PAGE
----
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Thursday, 23 April 2015

We are concerned with Christ and nothing else

‘“A little while, and you will no longer see me, and again a little while, and you will see me” … I tell you, you will weep and mourn, but the world will rejoice; you will have pain, but your pain will turn into joy … So you have pain now; but I will see you again, and your hearts will rejoice, and no one will take your joy from you.’ (John 16:16 – 22)

Jesus was speaking about his crucifixion and resurrection. He was to be taken from his disciples through his death and burial. As a result they would no longer see him and would weep and mourn. But he then rose from death and was restored to them and their pain turned into joy. Jesus, and his presence with them, was central to their emotional state. When he was with them they rejoiced, when they no longer saw him they mourned. This reality speaks to us of a simple but profound central truth of Christianity; that it is all about Jesus.

In his song ‘Heart of Worship’, the worship leader Matt Redman encourages us to sing:

‘I'm coming back to the heart of worship
And it's all about you, it's all about you Jesus
I'm sorry Lord, for the thing I've made it
When it's all about you, it's all about you Jesus.’

Redman may express this truth in a slightly clumsy and sentimental fashion but he is essentially making the same point that the German theologian, pastor and martyr Dietrich Bonhoeffer made as he outlined his Christology: ‘Christianity for Bonhoeffer was not a religion, but a person, Jesus Christ, who made difficult demands of His followers.’ ‘Bonhoeffer states, “He did not go to the cross to ornament and embellish our life. If we wish to have him, then he demands the right to say something decisive about our entire life.” “Let no one,” adds Bonhoeffer, “think that we are concerned with our own cause, with a particular view of the world, a definite theology or even with the honour of the church. We are concerned with Christ and nothing else.”’ (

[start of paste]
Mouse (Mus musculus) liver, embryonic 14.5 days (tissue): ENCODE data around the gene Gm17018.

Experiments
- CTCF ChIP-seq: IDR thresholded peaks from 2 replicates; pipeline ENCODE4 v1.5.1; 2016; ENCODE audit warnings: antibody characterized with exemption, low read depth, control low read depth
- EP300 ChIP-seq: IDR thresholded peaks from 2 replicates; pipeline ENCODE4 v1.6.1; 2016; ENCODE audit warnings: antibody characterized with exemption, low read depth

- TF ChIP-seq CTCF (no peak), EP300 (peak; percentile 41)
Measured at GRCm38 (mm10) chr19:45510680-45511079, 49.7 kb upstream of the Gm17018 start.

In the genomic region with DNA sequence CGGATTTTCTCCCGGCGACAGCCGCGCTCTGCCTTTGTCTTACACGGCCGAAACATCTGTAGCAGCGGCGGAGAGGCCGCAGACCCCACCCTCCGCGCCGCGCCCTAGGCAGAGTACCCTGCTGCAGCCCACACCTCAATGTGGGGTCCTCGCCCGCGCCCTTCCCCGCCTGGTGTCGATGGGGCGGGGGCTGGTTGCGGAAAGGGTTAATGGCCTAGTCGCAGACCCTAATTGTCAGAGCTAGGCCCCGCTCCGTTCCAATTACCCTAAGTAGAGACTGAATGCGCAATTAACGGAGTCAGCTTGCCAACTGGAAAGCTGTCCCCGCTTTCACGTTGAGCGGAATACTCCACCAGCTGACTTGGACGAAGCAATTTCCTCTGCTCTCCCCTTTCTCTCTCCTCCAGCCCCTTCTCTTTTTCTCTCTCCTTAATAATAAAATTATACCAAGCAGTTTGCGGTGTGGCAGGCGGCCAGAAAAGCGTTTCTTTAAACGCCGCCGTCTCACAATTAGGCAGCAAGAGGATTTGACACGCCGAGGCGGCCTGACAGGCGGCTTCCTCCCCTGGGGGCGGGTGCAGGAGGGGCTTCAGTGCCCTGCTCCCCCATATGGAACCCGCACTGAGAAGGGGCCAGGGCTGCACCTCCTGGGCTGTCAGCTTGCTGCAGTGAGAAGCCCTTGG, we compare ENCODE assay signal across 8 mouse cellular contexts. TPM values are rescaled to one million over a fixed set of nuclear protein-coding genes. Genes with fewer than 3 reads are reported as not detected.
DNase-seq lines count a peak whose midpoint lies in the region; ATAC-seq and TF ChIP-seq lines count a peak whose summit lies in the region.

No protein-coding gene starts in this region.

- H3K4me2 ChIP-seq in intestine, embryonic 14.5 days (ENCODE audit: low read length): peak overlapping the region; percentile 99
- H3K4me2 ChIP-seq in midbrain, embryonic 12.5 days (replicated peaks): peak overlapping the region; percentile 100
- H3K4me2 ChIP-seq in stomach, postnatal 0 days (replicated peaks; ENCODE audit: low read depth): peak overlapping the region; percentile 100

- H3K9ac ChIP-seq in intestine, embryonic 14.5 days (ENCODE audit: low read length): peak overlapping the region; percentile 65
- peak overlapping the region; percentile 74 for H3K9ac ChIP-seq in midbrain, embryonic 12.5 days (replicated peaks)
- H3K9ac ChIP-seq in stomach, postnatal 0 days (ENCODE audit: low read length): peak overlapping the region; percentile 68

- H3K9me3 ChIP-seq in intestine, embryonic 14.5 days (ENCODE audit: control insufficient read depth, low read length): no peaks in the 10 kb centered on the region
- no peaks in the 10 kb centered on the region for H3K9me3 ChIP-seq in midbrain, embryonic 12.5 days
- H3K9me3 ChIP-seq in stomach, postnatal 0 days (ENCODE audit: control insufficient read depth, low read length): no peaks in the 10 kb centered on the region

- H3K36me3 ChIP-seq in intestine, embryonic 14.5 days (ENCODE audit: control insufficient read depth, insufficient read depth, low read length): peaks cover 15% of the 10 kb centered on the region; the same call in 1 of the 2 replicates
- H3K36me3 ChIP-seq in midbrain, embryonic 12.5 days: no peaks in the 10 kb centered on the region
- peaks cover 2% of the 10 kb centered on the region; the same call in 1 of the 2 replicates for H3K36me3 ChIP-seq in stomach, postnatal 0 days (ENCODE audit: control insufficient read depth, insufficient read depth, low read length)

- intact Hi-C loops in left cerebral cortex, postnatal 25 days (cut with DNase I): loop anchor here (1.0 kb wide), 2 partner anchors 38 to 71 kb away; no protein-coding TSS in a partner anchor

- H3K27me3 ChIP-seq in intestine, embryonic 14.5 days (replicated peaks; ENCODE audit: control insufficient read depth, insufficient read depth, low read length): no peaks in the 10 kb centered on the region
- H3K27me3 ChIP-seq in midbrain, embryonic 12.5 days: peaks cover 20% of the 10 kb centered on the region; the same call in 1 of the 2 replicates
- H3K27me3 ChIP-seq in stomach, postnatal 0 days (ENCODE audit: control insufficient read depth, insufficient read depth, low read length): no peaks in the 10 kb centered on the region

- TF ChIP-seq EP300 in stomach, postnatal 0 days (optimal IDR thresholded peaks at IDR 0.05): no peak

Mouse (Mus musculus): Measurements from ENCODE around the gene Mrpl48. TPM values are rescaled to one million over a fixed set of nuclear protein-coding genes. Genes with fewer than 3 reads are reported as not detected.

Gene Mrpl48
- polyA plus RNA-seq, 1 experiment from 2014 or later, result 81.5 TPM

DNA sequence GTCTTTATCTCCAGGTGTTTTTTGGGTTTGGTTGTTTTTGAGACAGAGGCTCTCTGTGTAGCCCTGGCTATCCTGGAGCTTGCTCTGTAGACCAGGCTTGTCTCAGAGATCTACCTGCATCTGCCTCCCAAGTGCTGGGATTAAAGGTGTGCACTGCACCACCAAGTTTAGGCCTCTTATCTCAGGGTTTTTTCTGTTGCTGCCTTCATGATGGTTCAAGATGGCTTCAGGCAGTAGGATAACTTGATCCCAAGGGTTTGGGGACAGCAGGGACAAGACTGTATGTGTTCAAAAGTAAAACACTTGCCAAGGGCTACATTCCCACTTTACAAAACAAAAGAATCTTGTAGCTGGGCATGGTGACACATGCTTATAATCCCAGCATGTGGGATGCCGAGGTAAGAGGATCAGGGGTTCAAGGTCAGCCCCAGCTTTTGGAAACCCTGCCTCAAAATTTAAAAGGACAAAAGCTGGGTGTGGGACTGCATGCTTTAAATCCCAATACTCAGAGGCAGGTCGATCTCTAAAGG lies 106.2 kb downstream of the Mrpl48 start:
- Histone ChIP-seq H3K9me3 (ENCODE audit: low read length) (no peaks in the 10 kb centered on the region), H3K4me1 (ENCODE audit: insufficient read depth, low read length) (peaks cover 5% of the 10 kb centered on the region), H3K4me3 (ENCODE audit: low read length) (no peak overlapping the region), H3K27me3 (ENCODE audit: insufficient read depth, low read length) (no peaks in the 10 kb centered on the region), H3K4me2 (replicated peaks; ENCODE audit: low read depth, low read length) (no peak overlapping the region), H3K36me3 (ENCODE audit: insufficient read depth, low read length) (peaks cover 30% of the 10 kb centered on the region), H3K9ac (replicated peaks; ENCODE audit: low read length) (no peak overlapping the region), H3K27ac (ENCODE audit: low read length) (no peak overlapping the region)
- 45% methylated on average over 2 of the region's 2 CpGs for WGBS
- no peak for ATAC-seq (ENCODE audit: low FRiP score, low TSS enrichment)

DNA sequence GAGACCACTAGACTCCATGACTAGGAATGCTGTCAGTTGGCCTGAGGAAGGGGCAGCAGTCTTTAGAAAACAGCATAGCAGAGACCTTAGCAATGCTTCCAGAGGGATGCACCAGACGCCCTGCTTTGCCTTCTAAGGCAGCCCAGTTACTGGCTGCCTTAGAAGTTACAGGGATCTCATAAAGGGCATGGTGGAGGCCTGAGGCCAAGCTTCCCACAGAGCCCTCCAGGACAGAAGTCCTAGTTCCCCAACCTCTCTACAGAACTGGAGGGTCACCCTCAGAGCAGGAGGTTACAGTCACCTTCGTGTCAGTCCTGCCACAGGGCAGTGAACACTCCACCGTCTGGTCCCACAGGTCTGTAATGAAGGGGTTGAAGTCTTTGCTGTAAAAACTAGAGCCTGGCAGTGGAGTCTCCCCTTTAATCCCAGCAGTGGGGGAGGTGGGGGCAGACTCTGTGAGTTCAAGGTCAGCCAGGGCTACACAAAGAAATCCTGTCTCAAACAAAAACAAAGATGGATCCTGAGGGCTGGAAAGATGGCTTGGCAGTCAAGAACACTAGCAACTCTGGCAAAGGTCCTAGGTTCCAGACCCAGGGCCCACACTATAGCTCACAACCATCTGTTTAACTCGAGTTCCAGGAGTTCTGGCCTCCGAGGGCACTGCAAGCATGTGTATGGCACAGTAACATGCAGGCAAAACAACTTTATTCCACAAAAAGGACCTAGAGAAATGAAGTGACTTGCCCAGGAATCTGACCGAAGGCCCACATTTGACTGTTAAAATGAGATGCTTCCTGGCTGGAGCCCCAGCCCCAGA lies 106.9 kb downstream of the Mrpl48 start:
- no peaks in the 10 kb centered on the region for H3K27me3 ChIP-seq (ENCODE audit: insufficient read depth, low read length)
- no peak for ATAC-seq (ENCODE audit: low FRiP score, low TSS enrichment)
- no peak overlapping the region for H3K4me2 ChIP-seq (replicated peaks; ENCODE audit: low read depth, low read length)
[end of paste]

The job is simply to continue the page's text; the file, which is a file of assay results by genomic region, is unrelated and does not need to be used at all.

We come together to hear Christ, Bonhoeffer says, but then he questions whether we have actually heard him. Today’s church, he suggests, ‘suffers from a divided loyalty to Christ and the world, and it has diluted our effectiveness.’

We know of the command for peace, Bonhoeffer says, and yet with the open eyes which are given to the church we see reality dominated by hate, enmity, and power: ‘It is as though all the powers of the world had conspired together against peace; money, business, the lust for power, indeed even love for the fatherland have been pressed into the service of hate. Hate of nations, hate of people against their own countrymen … Events are coming to a head more terribly than ever before - millions hungry, people with cruelly deferred and unfulfilled wishes, desperate men who have nothing to lose but their lives and will lose nothing in losing them - humiliated and degraded nations who cannot get over their shame - political extreme against political extreme, fanatic against fanatic, idol against idol, and behind it all a world which bristles with weapons as never before, a world which feverishly arms to guarantee peace through arming, a world whose idol has become the word security-a world without sacrifice, full of mistrust and suspicion, because past fears are still with it - a humanity which trembles at itself, a humanity which is not sure of itself and is ready at any time to lay violent hands on itself - how can one close one’s eyes at the fact that the demons themselves have taken over the rule of the world, that it is the powers of darkness who have here made an awful conspiracy and could break out at any moment?’

As a result, he states, Christ must become present to us in preaching and in the sacraments just as in being the crucified one he has made peace with God and with humanity. The crucified Christ is our peace. He alone exorcizes the idols and the demons. The world trembles only before the cross, not before us ( Christ encounters us in our brother and sister, in the English, the French, the German . . . in those who seek, those who are hungry, those who wait, those who are in need, those who hope.

Every generation must decide what they must do with Christ. As Bonhoeffer notes, “Christ goes through the ages, questioned anew, misunderstood anew, and again and again put to death.” The church is only good insofar as when it “humbly confesses its sins, allows itself to be forgiven, and confesses its Lord. [It must] daily . . . receive the will of God from Christ anew. Therefore, Bonhoeffer admonishes the church to keep its gaze always on and only on the humbled Christ. To be concerned with Christ and nothing else.


Matt Redman - Heart Of Worship.

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